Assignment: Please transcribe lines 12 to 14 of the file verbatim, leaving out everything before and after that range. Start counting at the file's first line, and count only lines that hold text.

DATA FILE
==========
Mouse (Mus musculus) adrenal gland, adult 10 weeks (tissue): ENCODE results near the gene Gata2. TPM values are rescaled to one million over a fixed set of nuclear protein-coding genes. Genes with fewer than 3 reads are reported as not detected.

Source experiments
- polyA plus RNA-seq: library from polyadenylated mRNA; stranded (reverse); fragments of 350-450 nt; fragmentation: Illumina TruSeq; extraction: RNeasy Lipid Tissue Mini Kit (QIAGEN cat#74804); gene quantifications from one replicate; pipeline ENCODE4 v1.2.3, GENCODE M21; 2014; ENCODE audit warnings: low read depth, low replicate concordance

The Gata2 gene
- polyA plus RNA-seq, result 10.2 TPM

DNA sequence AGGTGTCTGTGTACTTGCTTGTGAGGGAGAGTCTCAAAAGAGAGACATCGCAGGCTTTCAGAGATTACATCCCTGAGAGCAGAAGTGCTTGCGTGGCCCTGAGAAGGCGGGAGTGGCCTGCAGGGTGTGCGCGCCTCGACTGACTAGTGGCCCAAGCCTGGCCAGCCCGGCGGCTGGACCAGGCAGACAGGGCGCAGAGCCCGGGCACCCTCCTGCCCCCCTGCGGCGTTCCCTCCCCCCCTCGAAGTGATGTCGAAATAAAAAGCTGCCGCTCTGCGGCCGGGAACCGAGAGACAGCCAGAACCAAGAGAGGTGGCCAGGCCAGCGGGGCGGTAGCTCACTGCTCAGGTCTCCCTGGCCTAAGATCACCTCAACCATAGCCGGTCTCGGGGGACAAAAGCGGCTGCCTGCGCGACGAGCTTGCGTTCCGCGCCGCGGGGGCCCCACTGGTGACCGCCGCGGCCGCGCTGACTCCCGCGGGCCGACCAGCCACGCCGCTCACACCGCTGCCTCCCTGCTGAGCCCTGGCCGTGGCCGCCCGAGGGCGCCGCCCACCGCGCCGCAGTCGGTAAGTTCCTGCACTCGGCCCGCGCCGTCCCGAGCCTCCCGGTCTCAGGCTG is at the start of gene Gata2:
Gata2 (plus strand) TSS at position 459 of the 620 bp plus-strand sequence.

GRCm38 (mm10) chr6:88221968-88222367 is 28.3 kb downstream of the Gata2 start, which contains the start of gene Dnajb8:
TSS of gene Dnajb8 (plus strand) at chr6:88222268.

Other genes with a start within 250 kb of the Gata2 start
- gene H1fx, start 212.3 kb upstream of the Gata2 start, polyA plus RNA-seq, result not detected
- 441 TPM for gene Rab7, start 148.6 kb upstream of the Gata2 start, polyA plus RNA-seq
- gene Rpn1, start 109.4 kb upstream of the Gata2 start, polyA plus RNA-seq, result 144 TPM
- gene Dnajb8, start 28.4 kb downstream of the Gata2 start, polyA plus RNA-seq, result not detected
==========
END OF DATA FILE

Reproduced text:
- 441 TPM for gene Rab7, start 148.6 kb upstream of the Gata2 start, polyA plus RNA-seq
- gene Rpn1, start 109.4 kb upstream of the Gata2 start, polyA plus RNA-seq, result 144 TPM
- gene Dnajb8, start 28.4 kb downstream of the Gata2 start, polyA plus RNA-seq, result not detected